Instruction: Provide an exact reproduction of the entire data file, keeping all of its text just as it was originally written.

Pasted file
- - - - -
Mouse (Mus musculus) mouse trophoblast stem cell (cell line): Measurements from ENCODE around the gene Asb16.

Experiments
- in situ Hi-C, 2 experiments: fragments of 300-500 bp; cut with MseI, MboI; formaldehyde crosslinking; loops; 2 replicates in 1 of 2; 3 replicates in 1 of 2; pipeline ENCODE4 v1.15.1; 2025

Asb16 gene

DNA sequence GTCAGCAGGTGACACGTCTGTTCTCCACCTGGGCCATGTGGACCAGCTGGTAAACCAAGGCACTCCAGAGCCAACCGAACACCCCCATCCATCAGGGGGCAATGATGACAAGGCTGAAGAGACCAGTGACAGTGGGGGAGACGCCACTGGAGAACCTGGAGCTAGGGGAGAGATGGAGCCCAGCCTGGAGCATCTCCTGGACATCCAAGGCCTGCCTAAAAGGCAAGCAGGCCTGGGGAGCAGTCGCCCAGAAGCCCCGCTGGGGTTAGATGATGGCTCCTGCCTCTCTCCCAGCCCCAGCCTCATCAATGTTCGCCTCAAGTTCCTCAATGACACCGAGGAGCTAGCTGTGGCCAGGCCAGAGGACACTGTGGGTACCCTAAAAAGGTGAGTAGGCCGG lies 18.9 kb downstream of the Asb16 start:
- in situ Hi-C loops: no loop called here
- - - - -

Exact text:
Mouse (Mus musculus) mouse trophoblast stem cell (cell line): Measurements from ENCODE around the gene Asb16.

Experiments
- in situ Hi-C, 2 experiments: fragments of 300-500 bp; cut with MseI, MboI; formaldehyde crosslinking; loops; 2 replicates in 1 of 2; 3 replicates in 1 of 2; pipeline ENCODE4 v1.15.1; 2025

Asb16 gene

DNA sequence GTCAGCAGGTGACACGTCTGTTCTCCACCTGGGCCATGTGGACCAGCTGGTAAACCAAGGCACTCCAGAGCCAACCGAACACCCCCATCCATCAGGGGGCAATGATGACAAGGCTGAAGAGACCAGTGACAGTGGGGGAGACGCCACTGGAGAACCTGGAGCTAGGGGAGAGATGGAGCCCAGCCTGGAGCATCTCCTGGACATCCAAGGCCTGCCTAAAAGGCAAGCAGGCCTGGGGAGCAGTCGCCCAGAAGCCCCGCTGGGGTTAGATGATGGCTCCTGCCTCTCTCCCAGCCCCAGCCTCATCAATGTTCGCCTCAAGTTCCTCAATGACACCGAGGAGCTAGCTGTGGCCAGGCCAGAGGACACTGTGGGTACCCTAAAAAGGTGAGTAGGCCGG lies 18.9 kb downstream of the Asb16 start:
- in situ Hi-C loops: no loop called here